Exclusion criteria were operative deliveries (forceps or vacuum assisted), women without regular and active contractions, multifetal pregnancy, previous vaginal or cesarean delivery, handicap in lithotomy position, refused consent and uncooperative patient for effective Valsalva maneuver.

All static ultrasound volume acquisitions were performed by the same experienced sonographer (M. A. T.), trained in pelvic floor ultrasound within 36 h of delivery. Two 3-D volumes (one at rest, one on Valsalva maneuver) were recorded in the supine position after voiding, automatic image acquisition taking approximately 4 s each. A GE Voluson 730 expert ultrasound system (GE Penta Healthcare) with a 4–8-MHz curved array 3-D/4-D ultrasound transducer was used. Imaging was performed with women in lithotomy position with empty bladder. The probe was covered with a sterile film and placed on the perineum in the sagittal plane. The field of view angle was set to a maximum of 70° in the sagittal plane and the volume acquisition angle to 85° in the axial plane. In addition, 3-D render-mode images were made. It was not feasible to not know the delivery mode because of the episiotomy scar after vaginal delivery and dressings as an indicator of cesarean incisions. Analysis of stored volumes was conducted offline by another experienced investigator blinded to clinical and mode of delivery data.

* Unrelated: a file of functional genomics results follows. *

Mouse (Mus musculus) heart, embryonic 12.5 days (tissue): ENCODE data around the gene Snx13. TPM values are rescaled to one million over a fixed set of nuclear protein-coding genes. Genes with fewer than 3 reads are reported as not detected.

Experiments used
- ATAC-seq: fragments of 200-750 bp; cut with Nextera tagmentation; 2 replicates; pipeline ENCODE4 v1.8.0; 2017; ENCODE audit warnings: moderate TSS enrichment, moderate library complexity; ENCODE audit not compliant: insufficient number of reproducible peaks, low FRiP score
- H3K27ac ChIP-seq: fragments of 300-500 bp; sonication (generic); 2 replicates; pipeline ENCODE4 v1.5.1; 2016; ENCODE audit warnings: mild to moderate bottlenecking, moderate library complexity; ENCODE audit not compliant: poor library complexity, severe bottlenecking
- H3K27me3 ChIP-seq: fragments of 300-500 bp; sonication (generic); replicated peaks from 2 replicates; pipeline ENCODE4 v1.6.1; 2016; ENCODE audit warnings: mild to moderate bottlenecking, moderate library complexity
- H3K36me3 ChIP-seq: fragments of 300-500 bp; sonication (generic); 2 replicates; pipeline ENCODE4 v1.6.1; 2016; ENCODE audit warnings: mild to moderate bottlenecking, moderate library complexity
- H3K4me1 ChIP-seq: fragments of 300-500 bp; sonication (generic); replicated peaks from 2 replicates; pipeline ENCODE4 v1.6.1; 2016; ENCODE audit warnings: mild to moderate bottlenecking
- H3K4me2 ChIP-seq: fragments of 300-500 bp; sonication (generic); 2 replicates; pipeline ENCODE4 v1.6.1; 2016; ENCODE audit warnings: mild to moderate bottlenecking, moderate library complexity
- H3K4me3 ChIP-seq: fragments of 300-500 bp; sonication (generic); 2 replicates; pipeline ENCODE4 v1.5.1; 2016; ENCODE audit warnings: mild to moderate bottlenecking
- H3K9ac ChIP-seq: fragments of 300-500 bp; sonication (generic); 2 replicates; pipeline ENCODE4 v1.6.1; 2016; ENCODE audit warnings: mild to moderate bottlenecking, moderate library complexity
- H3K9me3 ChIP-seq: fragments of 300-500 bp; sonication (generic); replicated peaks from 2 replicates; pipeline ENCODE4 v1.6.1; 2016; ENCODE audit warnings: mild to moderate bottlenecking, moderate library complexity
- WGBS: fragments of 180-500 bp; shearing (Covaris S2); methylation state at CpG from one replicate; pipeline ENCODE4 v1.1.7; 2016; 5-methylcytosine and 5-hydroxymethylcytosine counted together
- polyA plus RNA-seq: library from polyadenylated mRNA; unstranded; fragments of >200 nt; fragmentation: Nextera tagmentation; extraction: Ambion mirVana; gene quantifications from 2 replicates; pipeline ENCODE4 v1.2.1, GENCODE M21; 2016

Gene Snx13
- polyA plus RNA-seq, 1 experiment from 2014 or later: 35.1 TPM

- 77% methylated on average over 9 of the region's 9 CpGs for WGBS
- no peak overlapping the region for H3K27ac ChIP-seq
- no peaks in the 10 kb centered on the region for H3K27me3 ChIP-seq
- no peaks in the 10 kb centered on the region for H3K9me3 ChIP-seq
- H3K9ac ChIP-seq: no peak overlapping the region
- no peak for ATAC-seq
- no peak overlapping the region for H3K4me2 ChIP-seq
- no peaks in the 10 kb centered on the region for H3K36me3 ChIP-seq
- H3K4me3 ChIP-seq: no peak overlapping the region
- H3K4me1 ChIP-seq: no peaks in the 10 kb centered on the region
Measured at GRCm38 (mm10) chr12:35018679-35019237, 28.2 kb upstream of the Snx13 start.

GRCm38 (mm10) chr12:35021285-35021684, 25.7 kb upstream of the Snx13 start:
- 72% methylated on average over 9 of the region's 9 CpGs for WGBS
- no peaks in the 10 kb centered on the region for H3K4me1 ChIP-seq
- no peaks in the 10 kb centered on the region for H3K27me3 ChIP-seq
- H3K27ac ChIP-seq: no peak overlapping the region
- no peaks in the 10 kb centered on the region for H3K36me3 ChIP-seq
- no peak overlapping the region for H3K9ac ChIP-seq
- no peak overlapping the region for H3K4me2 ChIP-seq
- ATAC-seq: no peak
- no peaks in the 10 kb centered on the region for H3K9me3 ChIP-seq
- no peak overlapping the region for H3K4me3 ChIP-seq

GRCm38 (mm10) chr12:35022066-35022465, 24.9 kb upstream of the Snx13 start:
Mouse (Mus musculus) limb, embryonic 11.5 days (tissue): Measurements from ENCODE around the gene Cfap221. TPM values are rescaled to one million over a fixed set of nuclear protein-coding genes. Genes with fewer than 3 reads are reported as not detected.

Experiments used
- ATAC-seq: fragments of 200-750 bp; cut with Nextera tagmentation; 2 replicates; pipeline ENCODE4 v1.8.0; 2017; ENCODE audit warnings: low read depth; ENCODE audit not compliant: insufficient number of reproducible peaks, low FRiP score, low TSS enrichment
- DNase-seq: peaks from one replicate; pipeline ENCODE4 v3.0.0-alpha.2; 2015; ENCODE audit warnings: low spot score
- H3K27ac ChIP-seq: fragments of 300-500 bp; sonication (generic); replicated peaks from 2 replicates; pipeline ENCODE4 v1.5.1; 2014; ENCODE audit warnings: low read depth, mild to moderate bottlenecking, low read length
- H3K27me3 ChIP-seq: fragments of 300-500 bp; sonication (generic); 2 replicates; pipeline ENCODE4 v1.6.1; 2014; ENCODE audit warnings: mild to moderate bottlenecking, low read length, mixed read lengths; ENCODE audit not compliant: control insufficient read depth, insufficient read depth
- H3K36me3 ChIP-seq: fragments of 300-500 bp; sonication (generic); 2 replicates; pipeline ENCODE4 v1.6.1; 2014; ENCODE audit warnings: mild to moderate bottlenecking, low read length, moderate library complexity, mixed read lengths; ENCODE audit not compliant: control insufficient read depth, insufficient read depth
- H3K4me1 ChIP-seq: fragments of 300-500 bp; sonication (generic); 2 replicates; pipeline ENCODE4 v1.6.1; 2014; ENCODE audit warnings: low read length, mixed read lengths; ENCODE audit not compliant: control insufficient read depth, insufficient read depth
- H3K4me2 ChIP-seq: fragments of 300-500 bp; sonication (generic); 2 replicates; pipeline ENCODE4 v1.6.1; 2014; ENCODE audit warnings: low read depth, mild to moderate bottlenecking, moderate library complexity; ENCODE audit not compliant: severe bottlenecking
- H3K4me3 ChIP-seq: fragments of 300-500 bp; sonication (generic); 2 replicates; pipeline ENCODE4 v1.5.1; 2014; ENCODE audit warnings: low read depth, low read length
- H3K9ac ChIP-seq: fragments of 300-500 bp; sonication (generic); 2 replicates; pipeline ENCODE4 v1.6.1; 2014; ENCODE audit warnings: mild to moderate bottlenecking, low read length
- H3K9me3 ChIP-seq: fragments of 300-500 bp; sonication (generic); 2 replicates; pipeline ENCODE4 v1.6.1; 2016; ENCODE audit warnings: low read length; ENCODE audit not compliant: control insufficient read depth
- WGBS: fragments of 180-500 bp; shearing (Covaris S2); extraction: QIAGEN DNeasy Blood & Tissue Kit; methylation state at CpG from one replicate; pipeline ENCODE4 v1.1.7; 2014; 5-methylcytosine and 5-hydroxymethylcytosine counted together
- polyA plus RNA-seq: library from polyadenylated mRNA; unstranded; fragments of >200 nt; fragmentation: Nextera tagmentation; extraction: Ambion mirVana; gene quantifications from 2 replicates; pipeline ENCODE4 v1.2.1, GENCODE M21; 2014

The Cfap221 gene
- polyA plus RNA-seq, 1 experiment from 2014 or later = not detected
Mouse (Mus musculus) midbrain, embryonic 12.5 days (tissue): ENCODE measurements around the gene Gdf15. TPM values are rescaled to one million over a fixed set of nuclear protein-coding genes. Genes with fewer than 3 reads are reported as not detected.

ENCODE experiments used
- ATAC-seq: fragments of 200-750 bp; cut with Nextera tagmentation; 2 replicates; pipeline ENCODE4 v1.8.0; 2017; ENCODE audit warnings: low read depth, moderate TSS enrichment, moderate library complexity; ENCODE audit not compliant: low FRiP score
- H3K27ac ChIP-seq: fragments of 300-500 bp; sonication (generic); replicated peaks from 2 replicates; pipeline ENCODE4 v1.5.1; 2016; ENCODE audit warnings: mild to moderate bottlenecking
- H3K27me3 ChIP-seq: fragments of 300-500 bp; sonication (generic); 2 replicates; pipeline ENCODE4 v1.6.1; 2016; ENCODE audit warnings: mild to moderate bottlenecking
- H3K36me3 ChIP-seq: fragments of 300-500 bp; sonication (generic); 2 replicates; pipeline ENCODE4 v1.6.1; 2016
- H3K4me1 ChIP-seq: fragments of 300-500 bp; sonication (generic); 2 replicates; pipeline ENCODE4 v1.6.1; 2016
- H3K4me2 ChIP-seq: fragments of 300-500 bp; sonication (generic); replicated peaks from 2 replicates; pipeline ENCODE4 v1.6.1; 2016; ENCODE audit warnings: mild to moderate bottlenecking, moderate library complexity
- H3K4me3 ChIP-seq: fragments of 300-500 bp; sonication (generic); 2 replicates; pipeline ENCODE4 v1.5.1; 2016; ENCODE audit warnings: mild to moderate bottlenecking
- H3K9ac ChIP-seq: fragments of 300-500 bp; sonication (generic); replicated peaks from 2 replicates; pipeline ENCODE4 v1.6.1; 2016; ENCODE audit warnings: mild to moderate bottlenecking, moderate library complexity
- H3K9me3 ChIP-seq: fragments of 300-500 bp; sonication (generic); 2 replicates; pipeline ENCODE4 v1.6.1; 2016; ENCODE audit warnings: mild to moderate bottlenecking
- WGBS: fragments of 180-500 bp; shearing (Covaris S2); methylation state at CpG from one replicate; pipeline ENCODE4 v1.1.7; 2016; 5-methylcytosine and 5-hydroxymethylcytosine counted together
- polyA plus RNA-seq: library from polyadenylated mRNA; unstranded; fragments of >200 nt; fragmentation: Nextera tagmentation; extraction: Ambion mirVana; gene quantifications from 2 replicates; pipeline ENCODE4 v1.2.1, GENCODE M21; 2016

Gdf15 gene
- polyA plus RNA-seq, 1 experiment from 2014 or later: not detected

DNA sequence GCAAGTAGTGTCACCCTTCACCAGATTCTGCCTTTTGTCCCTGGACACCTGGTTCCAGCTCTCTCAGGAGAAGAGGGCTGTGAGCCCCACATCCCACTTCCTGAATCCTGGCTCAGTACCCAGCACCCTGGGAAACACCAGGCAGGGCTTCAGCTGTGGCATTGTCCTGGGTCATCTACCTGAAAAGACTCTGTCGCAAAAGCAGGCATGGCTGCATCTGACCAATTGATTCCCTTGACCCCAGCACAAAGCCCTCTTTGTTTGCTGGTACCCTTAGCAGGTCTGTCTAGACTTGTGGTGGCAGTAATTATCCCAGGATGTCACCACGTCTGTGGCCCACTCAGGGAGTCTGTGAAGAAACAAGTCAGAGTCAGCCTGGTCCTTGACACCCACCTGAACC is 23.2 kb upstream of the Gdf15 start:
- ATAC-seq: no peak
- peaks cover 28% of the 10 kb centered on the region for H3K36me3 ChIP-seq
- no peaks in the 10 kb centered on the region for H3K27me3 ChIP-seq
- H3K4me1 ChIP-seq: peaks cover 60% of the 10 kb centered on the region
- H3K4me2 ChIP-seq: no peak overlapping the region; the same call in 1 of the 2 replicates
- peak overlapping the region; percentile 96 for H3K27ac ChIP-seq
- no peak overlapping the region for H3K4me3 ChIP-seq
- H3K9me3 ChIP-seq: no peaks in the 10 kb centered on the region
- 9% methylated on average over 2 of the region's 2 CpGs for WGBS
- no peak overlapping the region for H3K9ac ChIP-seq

The effectiveness of Valsalva was ascertained by observing 2-D ultrasounds before acquiring volumes. The method of obtaining hiatal dimensions and planes of minimal hiatal dimensions was performed as described by Dietz et al.[23] and found to be reproducible by others.[24, 25] The plane of minimal hiatal dimensions is identified in the mid-sagittal plane, evident as the minimal distance between the hyperechogenic posterior aspect of the symphysis pubis and the hyperechogenic anterior border of the pubovisceral muscle just posterior to the anorectal muscle. LAM thickness is determined at the plane of minimal hiatal dimensions rather than 1–1.5 cm above the actual LAM hiatus where LAM thickness is maximal as described by Dietz et al.[23] The following parameters were assessed for this study: maximum diameters of the LAM hiatus (anteroposterior and transverse) at rest and on Valsalva maneuver; area of the LAM hiatus at rest and on Valsalva; and pubovisceral muscle thickness (left and right of the rectum), difference in anteroposterior and transverse diameter of hiatus and LAM hiatus area between rest and Valsalva (Fig. 1).

Figure 1.